WordPress 2.5.1 security update (and mod_security rule)

If you use the WordPress 2.5 blog software on your site, be sure to upgrade to WordPress 2.5.1 as soon as possible. The upgrade contains an important security fix. (We’ve updated our own blog, and it was painless.)

Although all WordPress users should upgrade right away, we’ve also added a security rule to our servers to try and protect our customers who haven’t yet upgraded. Other people may also find the security rule useful if they use mod_security on Apache Web servers. The rest of this post contains more technical details.

So what’s the security problem with WordPress 2.5? Well, if your blog allows strangers to register, the vulnerability allows evildoers to create a new unprivileged username like “admin0”, then use the cookie from that username to login as the privileged username “admin”.

This works because WordPress creates a login cookie with a value like this for “admin0”:


The first part is the username, the second part is the cookie’s expiration time, and the third part is an MD5 hash of the concatenated username, expiration, and some secret text.

The trouble is that this cookie is also valid:


We simply moved the “0” from the end of “admin” to the beginning of the expiration. Although this changes the username, it doesn’t change the MD5 hash! That’s because the text that the hash is based on doesn’t contain a separator such as a pipe character, as it should. In either case, it’s just hashing “admin01209331453” (plus the same secret text), and the identical hash is valid for both the privileged and unprivileged users. A nasty bug indeed.

You don’t necessarily need to use “0” on the end of the username, either; other digits can be made to work. They increase the expiration time of the cookie, but that doesn’t make it invalid.

So this vulnerability allows people to create a WordPress username ending in one or more digits, then use the cookie from that username to login as another username without the digits on the end.

Here’s where mod_security can be useful. It’s a great defensive tool that we’ve been using more and more to protect our customers from this kind of attack. If it’s possible to identify something that’s different about an “evil” page request (compared to a “good” page request), you can probably block the evil request using mod_security.

In this case, one thing immediately stands out: a “good” request always has a 10 digit expiration time in the cookie, but a “bad” request always has 11 or more digits. If we can block WordPress cookies that contain 11 or more digit expirations, that should block the evil request.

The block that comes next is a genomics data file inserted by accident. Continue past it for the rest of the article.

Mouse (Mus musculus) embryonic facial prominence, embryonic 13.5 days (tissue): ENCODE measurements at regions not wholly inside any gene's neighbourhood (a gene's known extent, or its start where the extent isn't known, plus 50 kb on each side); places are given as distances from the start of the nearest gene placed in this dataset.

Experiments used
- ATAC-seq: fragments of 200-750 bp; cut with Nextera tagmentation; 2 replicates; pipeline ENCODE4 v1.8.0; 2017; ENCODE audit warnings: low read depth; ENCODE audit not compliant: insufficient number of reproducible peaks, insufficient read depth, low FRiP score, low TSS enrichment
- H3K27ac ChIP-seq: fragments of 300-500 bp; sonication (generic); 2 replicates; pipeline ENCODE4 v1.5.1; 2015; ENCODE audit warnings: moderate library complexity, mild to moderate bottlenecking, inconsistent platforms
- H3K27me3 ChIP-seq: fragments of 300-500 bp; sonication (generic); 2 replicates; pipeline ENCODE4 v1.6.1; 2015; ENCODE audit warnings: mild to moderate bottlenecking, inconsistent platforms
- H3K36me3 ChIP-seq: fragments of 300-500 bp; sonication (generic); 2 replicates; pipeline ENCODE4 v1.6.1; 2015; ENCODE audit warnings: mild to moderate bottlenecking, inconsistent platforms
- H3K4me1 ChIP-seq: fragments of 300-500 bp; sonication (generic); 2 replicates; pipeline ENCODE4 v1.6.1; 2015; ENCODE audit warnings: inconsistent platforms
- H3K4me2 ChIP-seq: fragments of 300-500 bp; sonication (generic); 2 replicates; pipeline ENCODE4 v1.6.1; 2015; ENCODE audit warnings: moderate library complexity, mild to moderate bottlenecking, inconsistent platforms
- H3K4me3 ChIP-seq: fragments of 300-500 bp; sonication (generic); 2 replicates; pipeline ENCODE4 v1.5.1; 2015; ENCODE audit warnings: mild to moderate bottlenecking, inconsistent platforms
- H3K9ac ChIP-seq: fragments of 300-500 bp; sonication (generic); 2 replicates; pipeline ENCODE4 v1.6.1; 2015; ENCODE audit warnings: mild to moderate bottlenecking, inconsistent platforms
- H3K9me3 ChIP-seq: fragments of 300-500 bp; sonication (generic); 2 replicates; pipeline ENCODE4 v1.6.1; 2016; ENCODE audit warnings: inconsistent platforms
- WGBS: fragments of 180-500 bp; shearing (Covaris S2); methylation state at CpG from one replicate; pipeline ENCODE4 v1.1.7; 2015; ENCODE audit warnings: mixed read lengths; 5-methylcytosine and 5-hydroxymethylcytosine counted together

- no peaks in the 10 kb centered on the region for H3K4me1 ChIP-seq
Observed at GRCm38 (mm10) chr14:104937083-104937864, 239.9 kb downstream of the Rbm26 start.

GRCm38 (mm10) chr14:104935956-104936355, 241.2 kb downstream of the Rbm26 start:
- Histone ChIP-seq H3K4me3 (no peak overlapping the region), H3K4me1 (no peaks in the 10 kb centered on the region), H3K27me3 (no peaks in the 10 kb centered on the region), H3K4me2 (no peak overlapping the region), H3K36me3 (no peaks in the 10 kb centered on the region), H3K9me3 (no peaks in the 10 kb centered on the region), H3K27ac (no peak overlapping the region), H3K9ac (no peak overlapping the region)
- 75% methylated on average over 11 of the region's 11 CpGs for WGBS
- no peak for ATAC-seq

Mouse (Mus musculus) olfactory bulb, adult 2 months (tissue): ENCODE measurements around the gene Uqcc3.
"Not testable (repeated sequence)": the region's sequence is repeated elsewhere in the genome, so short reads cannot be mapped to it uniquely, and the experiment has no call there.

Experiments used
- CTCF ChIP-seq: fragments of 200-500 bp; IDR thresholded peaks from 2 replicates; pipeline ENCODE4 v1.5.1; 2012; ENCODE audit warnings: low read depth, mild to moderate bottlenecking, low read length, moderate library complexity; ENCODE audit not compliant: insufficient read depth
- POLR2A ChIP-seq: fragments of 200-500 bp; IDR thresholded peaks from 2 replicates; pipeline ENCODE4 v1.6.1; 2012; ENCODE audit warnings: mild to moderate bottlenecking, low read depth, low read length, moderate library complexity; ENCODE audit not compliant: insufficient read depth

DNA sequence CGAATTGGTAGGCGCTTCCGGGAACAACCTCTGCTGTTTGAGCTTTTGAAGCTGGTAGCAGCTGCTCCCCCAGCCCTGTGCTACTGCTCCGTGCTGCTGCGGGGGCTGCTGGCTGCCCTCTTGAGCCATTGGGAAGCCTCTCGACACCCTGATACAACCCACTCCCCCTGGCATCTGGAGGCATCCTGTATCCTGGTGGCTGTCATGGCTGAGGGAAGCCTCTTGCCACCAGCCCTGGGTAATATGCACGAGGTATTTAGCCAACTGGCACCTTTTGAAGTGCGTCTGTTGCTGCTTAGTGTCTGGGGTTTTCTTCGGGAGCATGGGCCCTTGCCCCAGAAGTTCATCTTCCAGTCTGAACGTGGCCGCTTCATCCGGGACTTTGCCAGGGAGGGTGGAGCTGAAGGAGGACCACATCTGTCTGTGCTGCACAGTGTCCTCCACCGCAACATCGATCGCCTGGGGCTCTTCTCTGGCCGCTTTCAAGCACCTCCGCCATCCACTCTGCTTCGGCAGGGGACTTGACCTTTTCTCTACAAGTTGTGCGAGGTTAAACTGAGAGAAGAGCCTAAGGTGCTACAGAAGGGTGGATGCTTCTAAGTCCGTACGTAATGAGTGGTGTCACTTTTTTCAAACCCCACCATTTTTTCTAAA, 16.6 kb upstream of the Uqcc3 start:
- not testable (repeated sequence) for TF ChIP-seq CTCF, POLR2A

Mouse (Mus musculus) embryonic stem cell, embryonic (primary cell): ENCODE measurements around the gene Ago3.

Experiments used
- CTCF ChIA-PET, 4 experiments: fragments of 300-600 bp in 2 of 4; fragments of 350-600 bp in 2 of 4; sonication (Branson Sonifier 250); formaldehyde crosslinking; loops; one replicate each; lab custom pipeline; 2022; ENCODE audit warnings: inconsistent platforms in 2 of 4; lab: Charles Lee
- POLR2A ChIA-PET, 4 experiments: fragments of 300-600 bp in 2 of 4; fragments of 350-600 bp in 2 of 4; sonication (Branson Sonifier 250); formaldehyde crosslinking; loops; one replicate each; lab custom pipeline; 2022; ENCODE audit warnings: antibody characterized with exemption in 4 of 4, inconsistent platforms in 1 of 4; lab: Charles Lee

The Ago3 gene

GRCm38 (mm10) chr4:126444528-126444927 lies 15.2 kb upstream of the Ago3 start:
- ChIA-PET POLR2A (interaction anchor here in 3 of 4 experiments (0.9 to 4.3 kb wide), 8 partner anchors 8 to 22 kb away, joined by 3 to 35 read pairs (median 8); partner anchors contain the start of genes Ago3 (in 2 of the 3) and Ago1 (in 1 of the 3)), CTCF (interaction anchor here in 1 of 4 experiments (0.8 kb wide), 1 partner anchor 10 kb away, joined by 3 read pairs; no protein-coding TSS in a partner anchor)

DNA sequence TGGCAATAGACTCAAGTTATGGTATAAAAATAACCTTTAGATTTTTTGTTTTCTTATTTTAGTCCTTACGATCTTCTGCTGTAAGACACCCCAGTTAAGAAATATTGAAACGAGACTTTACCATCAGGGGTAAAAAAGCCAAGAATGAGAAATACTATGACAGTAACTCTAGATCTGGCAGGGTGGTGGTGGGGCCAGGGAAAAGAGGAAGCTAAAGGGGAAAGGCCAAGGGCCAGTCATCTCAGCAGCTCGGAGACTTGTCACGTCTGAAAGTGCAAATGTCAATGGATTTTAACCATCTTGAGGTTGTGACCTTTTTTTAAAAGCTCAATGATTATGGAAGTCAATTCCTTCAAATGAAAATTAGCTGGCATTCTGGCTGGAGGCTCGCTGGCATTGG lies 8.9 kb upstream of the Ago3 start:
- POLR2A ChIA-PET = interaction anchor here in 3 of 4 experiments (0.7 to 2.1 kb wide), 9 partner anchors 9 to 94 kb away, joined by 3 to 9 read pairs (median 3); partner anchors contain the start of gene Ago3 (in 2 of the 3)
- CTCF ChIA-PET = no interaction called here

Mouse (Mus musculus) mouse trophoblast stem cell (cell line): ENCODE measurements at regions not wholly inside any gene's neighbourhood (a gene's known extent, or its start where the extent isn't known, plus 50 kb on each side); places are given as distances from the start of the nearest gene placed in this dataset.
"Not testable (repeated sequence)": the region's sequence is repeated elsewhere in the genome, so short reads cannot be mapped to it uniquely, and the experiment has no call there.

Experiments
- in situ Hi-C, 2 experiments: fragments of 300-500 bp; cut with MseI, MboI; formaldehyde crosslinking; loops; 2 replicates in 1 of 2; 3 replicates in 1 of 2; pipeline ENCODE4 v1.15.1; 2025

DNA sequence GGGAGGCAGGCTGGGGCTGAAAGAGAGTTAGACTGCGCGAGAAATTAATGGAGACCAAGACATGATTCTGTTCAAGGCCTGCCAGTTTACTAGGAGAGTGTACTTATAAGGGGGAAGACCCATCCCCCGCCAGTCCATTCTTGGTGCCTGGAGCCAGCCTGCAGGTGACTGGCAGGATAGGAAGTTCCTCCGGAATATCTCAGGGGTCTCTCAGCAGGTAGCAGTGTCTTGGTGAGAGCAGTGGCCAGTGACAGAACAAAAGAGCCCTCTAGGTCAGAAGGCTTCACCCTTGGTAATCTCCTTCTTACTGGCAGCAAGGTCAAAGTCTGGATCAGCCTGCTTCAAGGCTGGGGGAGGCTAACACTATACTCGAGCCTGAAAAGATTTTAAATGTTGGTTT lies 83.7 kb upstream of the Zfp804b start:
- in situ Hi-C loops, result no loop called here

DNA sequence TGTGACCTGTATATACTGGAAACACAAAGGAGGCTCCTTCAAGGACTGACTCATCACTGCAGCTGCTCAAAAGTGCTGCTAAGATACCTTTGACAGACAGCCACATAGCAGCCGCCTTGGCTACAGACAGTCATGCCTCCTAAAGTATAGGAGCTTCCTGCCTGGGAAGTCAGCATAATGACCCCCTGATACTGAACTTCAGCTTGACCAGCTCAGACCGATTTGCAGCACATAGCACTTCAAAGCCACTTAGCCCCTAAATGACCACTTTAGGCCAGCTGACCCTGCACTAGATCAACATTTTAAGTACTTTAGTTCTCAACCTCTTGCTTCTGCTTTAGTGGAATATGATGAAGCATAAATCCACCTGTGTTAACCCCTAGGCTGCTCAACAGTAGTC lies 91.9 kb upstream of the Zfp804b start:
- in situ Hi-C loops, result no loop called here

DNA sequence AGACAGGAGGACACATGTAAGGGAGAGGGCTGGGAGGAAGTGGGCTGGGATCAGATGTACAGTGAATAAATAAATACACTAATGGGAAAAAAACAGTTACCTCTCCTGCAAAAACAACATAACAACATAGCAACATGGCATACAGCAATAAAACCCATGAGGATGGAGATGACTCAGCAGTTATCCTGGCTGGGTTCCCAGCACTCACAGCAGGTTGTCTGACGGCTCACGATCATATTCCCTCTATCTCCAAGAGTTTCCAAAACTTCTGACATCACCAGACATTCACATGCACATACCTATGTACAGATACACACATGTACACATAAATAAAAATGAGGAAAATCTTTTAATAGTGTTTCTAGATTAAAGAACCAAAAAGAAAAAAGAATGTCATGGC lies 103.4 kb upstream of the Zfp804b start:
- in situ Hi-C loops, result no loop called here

This rule for mod_security 1.x does the trick:

SecFilterSelective HTTP_Cookie "wordpress_[a-f0-9]{32}=[^\|]+\|[0-9]{11,}\|[a-f0-9]{32}"

And here’s the same rule for mod_security 2.x:

SecRule REQUEST_HEADERS:Cookie "wordpress_[a-f0-9]{32}=[^\|]+\|[0-9]{11,}\|[a-f0-9]{32}"

This looks for a cookie value containing 11 or more digits between the pipe symbols. This rule successfully blocks a test attack we created, and does not appear to give false positives (we’ve had it in place on servers that have served several million pages over the last few hours, with no matches beyond our tests).

Just so it’s clear, our customers don’t need to use these rules, because they’re already on all our servers — but we hope they’re useful to someone else.

Of course, if you know of any other attack vectors, please post a comment so we can improve the rules.


  1. I upgraded to 2.5.1 yesterday hoping that the fix would resolve the photo uploading issue in 2.5. Unfortunately, it was worse and now I could not even get it to work in Firefox, where it had before.

    I looked at the Changeset files and saw that the problem reported before had been corrected with this version. The only way I could get it to finally work was by disabling mod-security.

    This process is critical for me as I do a lot of blogging and CMS sites with photos. The new 2.5 format is, believe it or not, much less intuitive when it comes to uploading photos than the 2.3.X version I had before.

    I sure hope the get this fixed soon. It is killing me.

  2. Thanks for the comment. But just to be clear, it seems that you are referring to a different web hosting company. (You are not one of our customers.) Our mod_security rules couldn’t possibly affect your photo gallery setup, even if it was hosted on our servers.

    You should get in touch with your web hosting company to see if they can fix their mod_security rules, because it might be affecting other customers of theirs, too. It might also be useful to get in touch with the WordPress folks and explain how 2.5.1 doesn’t work well for you. Perhaps you can suggest some way for them to improve it.

    In any case, good luck! We hope you get things working better — and soon!